Beat the Winter Blues
By: Stefanie Rose Miles
Here at the Courtyards of Andover, we have the perfect event to lift your spirits. And it happens almost every week during the winter months! Comedy at the Courtyards will help get past the slump you might be going through. But there are other activities that can make a difference as well. We’ve done the research and want to share it with you!
It’s not uncommon for many people to experience sadness, discontentment, or boredom once the first of January arrives. The busy-ness and excitement of the holidays can leave us in a slump after the New Year. Family and friends have come and gone, presents have been opened, and decorations are left to be taken down and stored for another year. At the very least, a little let down is entirely normal for anyone. Top it off with the fact that weather more conducive to spending time outdoors is more than a couple of months away.
For many, this let down is more than just the winter blues. Although the cause is unknown, seasonal affective disorder (SAD) is a real type of depression. Most often it begins in the fall, becomes more extreme during the winter months, and passes once better weather arrives. Symptoms of fall/winter SAD can include lack or loss of energy, appetite changes (more often associated with carbohydrate cravings, possibly causing weight gain), and increased sleep. In much fewer cases SAD can occur in spring and summer, so overall symptoms of the disorder may include the following:
• Lost interest in activities
• Struggles with concentration
• Feelings of worthlessness or hopelessness, which could also cause feelings of guilt
• Thoughts of death or suicide
Anyone may experience one or more of these symptoms at times, but cause for concern would be if these feelings persist for more than a couple of days. We all know that exercising and eating well are always good for improving or maintaining health, so they’re certainly helpful in managing SAD as well as in battling the blues.
Light therapy can be very helpful, particularly natural light--so a paid, extended vacation to the Bahamas would be perfect. But if you’re like most of us and that doesn’t fit your budget, a much more affordable and practical alternative is a light therapy box or lamp. These type devices generally cost between $30 and $100. Recommendations are for about thirty minutes of exposure per day, and studies have shown that best results are obtained when used in the morning. If it’s more difficult for you to get out of bed in the winter (if it’s not, who are you?!) a dawn stimulator may be just what you need. It slowly gets brighter, just as natural light. Some studies have proven them to be just as effective as antidepressants. In addition to helping you wake up, it can improve your mood upon rising. Although I prefer a gentle sound or song to a blaring, monotonous alarm, even the pleasant tune can turn into starting my day on a sour note.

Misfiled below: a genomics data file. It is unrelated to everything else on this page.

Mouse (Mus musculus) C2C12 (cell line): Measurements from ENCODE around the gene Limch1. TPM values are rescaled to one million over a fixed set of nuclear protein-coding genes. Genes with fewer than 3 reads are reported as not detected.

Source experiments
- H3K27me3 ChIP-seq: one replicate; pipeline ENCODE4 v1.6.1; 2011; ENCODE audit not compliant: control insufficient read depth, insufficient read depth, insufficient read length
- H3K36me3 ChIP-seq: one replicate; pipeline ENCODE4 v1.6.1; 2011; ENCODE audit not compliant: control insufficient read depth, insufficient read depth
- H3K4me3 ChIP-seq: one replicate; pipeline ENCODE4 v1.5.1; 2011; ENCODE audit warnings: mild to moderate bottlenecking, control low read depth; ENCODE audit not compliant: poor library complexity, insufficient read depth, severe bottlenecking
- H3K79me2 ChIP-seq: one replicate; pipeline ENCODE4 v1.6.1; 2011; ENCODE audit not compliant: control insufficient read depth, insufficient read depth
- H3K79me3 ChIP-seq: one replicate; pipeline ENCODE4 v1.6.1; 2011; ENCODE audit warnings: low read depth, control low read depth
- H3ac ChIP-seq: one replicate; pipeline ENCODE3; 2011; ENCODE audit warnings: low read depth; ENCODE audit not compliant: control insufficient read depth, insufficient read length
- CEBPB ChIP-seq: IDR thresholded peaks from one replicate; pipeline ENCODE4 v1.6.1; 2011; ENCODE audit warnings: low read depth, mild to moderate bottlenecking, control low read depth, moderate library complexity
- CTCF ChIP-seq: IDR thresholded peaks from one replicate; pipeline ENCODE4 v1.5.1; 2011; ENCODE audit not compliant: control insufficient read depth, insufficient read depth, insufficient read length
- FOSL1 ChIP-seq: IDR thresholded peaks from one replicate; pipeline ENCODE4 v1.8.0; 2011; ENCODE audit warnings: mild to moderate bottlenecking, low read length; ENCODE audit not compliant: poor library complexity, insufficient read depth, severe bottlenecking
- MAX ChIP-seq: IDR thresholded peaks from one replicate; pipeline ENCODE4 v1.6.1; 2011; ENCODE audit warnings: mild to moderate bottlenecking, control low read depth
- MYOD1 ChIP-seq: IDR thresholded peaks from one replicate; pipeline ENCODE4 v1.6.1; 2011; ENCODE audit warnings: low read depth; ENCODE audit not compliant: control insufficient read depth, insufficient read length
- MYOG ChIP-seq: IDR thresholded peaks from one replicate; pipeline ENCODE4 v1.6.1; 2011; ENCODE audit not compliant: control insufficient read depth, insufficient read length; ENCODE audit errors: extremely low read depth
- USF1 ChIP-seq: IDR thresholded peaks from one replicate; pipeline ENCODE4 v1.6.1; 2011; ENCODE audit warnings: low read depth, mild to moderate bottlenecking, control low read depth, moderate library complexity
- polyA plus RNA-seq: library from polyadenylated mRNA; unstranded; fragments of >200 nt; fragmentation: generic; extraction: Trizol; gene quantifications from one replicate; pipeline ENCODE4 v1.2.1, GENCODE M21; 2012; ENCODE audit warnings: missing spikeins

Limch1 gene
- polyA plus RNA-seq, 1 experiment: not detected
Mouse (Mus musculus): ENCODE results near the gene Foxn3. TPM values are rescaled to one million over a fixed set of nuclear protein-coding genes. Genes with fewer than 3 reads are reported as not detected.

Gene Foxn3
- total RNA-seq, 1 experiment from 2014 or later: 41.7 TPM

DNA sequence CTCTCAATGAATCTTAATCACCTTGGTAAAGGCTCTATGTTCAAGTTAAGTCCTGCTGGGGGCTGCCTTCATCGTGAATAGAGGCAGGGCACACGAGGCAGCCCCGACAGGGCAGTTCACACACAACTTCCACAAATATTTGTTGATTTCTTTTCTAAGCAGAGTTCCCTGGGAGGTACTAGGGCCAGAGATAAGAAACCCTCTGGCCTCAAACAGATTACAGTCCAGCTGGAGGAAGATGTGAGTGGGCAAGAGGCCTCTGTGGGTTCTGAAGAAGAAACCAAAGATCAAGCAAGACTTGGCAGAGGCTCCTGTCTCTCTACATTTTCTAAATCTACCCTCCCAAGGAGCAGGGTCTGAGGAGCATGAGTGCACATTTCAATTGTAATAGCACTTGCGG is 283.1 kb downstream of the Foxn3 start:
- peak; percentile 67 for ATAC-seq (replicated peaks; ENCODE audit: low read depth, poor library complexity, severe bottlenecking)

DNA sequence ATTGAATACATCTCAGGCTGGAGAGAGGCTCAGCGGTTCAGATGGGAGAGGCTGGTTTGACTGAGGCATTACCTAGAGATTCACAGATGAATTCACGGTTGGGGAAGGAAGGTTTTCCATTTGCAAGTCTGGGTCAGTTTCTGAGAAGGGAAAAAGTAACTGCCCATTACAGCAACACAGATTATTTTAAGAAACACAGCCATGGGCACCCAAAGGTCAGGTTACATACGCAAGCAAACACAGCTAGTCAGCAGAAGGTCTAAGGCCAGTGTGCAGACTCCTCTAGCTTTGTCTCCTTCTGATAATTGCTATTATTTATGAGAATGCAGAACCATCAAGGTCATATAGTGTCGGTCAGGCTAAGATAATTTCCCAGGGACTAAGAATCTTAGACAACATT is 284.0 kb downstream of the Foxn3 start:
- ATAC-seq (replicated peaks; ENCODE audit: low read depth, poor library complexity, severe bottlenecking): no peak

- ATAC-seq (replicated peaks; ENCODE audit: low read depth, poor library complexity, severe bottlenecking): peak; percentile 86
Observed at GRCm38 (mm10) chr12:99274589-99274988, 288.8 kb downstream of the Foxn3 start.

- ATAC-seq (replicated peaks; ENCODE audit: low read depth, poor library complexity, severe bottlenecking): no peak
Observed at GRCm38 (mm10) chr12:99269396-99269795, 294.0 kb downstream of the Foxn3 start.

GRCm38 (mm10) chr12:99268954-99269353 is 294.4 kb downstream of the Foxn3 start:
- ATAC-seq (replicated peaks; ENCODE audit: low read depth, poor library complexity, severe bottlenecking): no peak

Staying busy is one sure-fire solution. Time fillers like work, errands, and chores definitely can keep you busy, but make time to busy yourself with something more enjoyable as well. Plan a weekend get-away or a night out with friends. If it’s a road trip, be sure to have a backup plan in case bad weather gets in the way. A night at a hotel with a good restaurant, hot tub, and/or bar is a great Plan B. Planning a trip for spring break or summer can be another fun time-filler. Having something definite to look forward to is a positive any time.
Turn on the tunes. Music has the potential to alter the mood nearly instantly. It has the power to invoke deep emotion and transport us in time. So as in the words of Elton John, "Tune in and turn 'em on," but not the sad songs! Play something you know will lift your mood, and try singing along while you're at it.
Embrace the great outdoors! So, there's a reason it's "winter" blues--it's winter, which means we're usually deprived of outdoor time. Understandably, most of us are exposed to prolonged days of temperatures cold enough to limit our time outside. But this doesn't mean we can't brave it. If you tend to hibernate, get out of your comfort zone and get the heavy coat and all the necessary garb on that will enable you to be outside even if only for a few minutes. Obviously moving will keep you from freezing; consider playing in the snow, taking a walk, or shoveling the sidewalk. If you just can't get motivated to do more than sit on the front steps (or stand if they're snowy or icy) do it. Getting some fresh air, feeling the chill on your face can be invigorating and give you a shot of Vitamin D that you just can't get through diet or supplements. And speaking of feeling the chill--perhaps turning down the temperature on your thermostat would help. Wearing another layer indoors instead of cranking up the heat can benefit more than your bank account.
Laugh yourself silly. My personal favorite thing to do beat the winter blues is to go out for a night at a comedy club. Who doesn't enjoy laughing? If you're sad or in a bad mood, however, you might feel like you're not in the mood to laugh--but if that's the case, laughing is precisely what you need! That's why it's also important to let close friends or family know how the time of year affects you before it does.
Watching a funny TV show or movie just isn't the same. Even though that could be helpful, you'll laugh far more when the comedy is live and in person, even if you go solo. If you tend to be a loner or especially if you live alone, being in the presence of others and sharing a laugh can do wonders for your spirits. By going to the club for your funny fix you get to check off a number of uplifting reinforcements against your “down time.” You get to change your surroundings, likely you've had a shot of cooler, outdoor air, and there truly is no better medicine than laughter.